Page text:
Must-Visit Spots for Your Next Trip to Tokyo?! Top 5 Haunted Places

“Kaidan” is a general term for the telling of scary stories. It is said that many Japanese horror movies are actually based on kaidan stories. For horror-enthusiasts, actually visiting haunted spots for kimodameshi or a “bravery test” may be of interest, in addition to hearing kaidan stories. In this article, we’ll spotlight famous haunted places in Tokyo.

Where are the Famous Haunted Places in Tokyo?

There are numerous haunted spots in Tokyo. When you think of haunted places, you may imagine desolate or tucked away locations, but there are spots in the midst of the city like the Aoyama Cemetery, which is situated in Aoyama, a fashionable and upscale area, and Toyama Park, which is located in Shinjuku, an area renowned for a lively atmosphere. Visiting the haunted places may provide an insight to another side of Japan. Certainly, hit up these spots if you love horror!

Participate in the Ghost Story Tour in Asakusa — an Area Rich with Folk Stories. Tokyo Ghost Story Tour will first visit a haunted house at a historic theme park in Asakusa. After enjoying the thrilling experience at the haunted house, the guide will lead you to dinner and an unusual bar. Enjoy the paranormal experience!

Add These Spots to Your Itinerary in Tokyo?! Top 5 Haunted Places

1. Sendagaya Tunnel

The Sendagaya Tunnel was constructed for the 1964 Tokyo Olympics. The tunnel was built below a cemetery. Usually, a tunnel would be built around a cemetery; however, this tunnel was dug directly below the cemetery to finish construction before the Olympics. Maybe due to the unfortunate location, there have been numerous reports of paranormal activity. The most famous incidents feature a long-haired woman appearing upside down in the tunnel. The ghost falls on the car bonnet and runs after you.

≫See details

2. Aoyama Cemetery

Aoyama Cemetery is located in the Minami Aoyama area of Minato-ku. The serene cemetery occupies a huge space and many historic figures lie in the grounds. Aoyama Cemetery is also famous for paranormal activity. One famous story features a taxi-riding woman who suddenly disappears from the back seat, leaving a wet puddle. There is a caution sign near the cemetery entrance, but interestingly it is not a warning for the road. What could it be for? Visit the cemetery and find out for yourself.

See details

3. Taira no Masakado’s Kubizuka

Taira no Masakado was a samurai from a renowned clan based in the Kanto area during the 8th century. His head is buried at the *kubizuka *a burial site for severed heads. The site, which is also called Shomonzuka, is located in a central part of Tokyo, near the imperial palace. Legend says that disrespectful acts at the site will be punished. One example is when the Ministry of Finance built a building around the kubizuka, several construction workers, ministry employees, and even the minister himself passed away from unknown causes. Currently, the site is specified by Tokyo city as a historic site.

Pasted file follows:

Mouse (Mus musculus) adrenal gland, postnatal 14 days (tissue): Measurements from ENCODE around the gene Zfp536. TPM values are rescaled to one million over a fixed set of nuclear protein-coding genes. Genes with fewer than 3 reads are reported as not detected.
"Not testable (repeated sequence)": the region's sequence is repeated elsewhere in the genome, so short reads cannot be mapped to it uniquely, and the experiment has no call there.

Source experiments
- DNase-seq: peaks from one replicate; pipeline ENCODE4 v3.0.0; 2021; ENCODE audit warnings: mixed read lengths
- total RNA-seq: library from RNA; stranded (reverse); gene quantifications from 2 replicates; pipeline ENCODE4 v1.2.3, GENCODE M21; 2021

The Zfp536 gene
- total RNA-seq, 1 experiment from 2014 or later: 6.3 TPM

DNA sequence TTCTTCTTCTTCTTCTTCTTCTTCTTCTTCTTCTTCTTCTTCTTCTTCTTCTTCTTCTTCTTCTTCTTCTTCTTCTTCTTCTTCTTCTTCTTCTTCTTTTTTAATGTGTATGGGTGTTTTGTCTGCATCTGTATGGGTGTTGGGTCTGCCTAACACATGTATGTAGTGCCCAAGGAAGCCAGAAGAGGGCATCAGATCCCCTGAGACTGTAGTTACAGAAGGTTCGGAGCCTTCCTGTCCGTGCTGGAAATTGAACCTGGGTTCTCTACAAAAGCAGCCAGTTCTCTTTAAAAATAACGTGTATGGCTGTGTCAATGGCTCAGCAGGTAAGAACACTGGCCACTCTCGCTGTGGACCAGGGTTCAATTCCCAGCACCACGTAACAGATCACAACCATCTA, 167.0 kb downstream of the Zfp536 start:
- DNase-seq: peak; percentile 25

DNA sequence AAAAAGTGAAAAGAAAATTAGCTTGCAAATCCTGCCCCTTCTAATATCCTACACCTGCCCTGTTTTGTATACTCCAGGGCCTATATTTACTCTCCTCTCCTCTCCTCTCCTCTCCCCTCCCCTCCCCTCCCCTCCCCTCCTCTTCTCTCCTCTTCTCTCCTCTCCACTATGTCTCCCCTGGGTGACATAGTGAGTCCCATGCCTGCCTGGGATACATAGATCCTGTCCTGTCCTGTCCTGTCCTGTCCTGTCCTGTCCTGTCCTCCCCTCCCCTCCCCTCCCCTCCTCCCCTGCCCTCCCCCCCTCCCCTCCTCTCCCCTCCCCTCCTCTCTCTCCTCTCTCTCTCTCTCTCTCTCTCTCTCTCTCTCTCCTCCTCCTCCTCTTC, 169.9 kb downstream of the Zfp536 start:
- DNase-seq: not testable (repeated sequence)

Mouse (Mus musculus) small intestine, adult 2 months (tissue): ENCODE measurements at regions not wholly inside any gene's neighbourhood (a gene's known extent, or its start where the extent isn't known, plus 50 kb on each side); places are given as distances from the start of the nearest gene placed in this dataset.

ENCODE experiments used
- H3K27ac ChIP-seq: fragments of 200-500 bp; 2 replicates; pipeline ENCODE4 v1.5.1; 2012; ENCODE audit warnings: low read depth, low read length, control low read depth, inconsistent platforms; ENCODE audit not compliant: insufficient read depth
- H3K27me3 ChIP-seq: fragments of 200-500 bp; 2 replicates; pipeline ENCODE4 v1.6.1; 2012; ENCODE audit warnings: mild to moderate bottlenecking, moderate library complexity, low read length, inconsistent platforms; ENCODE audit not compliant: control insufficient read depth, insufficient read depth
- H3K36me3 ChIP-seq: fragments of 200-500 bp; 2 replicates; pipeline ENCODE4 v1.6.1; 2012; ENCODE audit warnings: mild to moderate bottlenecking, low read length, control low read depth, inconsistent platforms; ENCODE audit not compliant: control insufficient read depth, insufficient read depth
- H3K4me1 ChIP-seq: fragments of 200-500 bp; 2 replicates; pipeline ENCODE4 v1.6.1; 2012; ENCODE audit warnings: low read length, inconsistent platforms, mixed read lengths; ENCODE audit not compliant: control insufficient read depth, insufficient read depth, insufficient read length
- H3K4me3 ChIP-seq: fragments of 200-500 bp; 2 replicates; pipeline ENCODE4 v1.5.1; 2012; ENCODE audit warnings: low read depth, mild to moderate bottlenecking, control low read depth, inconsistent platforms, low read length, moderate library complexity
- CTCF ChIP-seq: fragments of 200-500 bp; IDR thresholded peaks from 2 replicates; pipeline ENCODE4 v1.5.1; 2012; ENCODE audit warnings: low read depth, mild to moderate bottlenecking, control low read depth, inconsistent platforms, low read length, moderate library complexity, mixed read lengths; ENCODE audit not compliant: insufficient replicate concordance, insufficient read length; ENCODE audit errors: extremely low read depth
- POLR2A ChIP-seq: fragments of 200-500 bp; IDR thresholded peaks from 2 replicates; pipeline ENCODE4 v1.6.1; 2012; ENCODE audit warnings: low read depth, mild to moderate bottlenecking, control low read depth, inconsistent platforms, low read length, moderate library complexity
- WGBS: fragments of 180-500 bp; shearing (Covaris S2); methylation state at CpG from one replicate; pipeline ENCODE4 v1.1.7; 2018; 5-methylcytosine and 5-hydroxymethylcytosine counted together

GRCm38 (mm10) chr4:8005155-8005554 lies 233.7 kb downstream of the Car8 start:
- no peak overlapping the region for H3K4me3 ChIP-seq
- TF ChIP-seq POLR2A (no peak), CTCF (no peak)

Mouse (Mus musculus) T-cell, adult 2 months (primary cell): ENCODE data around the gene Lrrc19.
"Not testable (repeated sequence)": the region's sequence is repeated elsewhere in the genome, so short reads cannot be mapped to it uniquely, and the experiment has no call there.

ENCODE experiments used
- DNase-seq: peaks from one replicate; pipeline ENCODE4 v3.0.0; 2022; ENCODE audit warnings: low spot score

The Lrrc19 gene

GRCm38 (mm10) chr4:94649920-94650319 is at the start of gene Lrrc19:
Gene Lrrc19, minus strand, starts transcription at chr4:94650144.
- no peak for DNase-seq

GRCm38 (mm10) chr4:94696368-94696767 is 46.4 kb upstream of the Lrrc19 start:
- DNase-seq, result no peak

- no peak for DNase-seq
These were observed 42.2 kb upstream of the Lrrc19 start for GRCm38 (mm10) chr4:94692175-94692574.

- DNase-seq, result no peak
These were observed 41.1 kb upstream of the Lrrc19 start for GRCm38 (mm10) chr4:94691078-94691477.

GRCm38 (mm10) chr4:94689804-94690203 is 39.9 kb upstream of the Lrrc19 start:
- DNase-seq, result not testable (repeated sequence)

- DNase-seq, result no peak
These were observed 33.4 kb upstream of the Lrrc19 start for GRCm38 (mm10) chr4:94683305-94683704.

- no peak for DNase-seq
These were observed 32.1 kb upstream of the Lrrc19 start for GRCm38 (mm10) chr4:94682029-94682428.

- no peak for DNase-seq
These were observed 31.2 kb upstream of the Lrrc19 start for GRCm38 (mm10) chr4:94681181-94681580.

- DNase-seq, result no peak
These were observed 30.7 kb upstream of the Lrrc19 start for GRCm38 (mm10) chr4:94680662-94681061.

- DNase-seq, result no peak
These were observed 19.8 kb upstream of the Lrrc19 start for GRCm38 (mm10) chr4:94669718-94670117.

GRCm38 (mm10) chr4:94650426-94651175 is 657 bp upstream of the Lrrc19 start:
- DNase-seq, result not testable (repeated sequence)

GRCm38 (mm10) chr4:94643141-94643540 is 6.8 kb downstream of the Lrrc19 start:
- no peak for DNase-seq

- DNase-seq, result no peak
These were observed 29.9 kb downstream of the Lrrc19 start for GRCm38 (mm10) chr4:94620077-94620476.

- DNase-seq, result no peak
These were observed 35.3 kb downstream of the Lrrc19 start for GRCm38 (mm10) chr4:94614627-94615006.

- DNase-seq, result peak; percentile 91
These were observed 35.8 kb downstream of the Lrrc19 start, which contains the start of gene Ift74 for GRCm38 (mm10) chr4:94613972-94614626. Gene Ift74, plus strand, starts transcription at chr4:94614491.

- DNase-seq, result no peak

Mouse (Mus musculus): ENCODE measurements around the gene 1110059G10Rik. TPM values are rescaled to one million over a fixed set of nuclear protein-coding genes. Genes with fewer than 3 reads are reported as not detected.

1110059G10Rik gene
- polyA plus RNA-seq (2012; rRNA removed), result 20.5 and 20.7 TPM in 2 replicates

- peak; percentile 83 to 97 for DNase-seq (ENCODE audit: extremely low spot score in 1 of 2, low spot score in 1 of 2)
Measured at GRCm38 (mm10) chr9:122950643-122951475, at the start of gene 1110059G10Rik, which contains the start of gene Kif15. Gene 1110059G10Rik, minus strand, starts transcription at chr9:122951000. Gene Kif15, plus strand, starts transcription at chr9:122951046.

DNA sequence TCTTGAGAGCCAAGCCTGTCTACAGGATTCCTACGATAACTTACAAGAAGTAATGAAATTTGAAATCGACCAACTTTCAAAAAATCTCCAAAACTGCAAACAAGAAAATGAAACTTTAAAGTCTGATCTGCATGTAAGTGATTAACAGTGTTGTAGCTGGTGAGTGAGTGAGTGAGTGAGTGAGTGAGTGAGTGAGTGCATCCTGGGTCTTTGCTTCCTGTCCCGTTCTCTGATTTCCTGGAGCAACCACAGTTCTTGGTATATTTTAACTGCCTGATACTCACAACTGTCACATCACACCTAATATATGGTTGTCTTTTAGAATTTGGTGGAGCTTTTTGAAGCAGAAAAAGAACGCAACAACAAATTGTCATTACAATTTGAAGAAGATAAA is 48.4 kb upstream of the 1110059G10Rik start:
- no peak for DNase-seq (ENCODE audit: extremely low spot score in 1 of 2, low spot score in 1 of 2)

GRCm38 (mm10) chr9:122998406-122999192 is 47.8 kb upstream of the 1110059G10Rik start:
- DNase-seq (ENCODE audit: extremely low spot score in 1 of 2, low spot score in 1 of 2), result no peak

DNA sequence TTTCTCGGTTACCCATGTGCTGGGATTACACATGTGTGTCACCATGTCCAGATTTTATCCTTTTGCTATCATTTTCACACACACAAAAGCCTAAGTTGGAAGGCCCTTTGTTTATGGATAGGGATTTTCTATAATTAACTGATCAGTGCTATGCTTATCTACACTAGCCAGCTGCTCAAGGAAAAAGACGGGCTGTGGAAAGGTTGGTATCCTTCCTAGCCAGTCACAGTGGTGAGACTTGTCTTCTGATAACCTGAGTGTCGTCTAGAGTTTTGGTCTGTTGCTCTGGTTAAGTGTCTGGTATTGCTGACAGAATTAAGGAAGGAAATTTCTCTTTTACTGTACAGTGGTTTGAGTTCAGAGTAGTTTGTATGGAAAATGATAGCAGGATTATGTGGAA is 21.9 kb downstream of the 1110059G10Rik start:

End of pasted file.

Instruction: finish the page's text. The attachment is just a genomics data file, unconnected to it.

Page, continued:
≫See details

4. Sugamo Prison

Sugamo Prison was a prison that was located in the east Ikebukuro area of Toshima-ku. Many war criminals from WWII were imprisoned at this facility and it appears on textbooks as a significant place in Japanese history. Famous war criminals, including Hideki Tojo, were jailed and eventually executed at this place. Due to its history, there have been ghost sightings at the East Ikebukuro Central Park, which is located next to Sunshine 60. Curiously, this spot is also famous amongst cat lovers. This is a must-visit spot if you like both cats and the occult.

≫See details

5. Toyama Park

Toyama Park is located in Shinjuku-ku. The spacious park is a resting spot for neighboring residents during the day, but at night it turns into a haunted place with numerous reports of paranormal activity. Long time ago, this area sheltered medical facilities for the Japanese army. Accordingly, bones from over 100 bodies have been excavated around this area and there are countless sightings of ghosts that have been reported over the web. There are no lights from the park entrance to the hill top, where the bones were excavated. The park is unusually quiet and eerie considering its central location and makes for a perfect setting for kimodameshi or a bravery test.

≫See details

Author image

About Shoto Hachiya

Hello, my name is Shoto! I’ve lived in and traveled many countries. Through the experiences, I saw a lot of different cultures and customs, and that made me realize how unique Japanese culture is.